First published in 1889, Land of the Dragon provides a lively account of William Spencer Percival's daily life as a British civil servant working in Shanghai at the end of the nineteenth century. An author of several travel books such as Twenty Years in the Far East (1905), Percival takes his 'sympathetic' British friends' prejudices about China as pretext to give a thorough account of his life in the East. He delights in relating his boating and hunting excursions in the Chinese countryside, and his adventures - camping out, shooting pigs, and towing through rapids - are packed with often extraordinary anecdotes about the land, the Chinese people, and other foreigners, including American and Roman Catholic missionaries. Part travel diary, part anthropological study, this book gives a valuable insight into the relationship between the British and the people of Qing dynasty China.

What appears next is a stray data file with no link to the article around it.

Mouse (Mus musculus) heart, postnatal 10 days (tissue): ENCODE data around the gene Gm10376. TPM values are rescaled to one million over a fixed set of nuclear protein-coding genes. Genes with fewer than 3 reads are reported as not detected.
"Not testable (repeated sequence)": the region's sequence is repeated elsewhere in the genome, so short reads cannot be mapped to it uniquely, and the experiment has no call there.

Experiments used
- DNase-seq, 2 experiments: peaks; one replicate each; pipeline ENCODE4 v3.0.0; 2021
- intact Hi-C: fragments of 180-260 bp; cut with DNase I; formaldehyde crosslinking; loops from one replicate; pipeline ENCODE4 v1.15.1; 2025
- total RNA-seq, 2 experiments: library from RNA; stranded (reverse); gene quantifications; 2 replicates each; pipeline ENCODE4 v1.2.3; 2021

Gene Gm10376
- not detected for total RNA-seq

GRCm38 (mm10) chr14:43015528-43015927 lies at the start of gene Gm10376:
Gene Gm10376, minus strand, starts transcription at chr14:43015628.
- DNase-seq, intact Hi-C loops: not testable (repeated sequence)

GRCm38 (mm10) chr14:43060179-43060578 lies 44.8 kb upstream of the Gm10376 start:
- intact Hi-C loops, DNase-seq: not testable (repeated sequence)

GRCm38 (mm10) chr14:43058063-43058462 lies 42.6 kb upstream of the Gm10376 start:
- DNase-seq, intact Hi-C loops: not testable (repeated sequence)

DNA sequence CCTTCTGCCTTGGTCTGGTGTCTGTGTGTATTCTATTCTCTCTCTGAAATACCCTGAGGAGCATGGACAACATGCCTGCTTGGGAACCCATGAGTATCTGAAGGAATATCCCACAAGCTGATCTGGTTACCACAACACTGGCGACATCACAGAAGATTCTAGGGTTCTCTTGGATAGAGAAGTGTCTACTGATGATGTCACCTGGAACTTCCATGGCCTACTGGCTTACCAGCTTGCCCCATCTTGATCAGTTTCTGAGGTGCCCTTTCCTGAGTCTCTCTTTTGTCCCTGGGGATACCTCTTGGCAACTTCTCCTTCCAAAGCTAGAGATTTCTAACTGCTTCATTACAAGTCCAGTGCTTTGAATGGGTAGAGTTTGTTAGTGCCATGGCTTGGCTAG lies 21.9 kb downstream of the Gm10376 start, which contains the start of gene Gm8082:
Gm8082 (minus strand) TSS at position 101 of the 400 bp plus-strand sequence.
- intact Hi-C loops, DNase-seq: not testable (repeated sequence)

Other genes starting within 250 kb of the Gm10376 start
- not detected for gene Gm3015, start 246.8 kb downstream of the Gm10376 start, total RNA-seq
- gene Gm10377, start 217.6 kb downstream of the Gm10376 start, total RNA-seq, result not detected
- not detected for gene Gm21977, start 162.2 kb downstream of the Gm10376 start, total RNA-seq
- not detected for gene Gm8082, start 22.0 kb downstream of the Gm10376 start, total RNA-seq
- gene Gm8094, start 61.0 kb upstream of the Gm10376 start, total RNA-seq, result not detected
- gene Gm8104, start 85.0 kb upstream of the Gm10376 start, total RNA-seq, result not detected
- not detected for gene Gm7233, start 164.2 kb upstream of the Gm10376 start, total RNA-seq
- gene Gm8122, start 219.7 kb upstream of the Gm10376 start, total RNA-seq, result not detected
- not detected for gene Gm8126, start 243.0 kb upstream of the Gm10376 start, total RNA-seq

1. Shanghai; 2. Start for the gorges; 3. The British Consulate, Hankow; 4. The first rapid; 5. Washing for gold; 6. Mr Archibald Little; 7. Country roads; 8. Waifs and strays; 9. Reflections; 10. The lotus and the poppy opium; 11. The new world; Addendum.
Series: Cambridge Library Collection - Travel and Exploration in Asia
Number Of Pages: 360
Published: 10th June 2010
Publisher: Cambridge University Press
Country of Publication: GB
Dimensions (cm): 21.6 x 14.0
Weight (kg): 0.46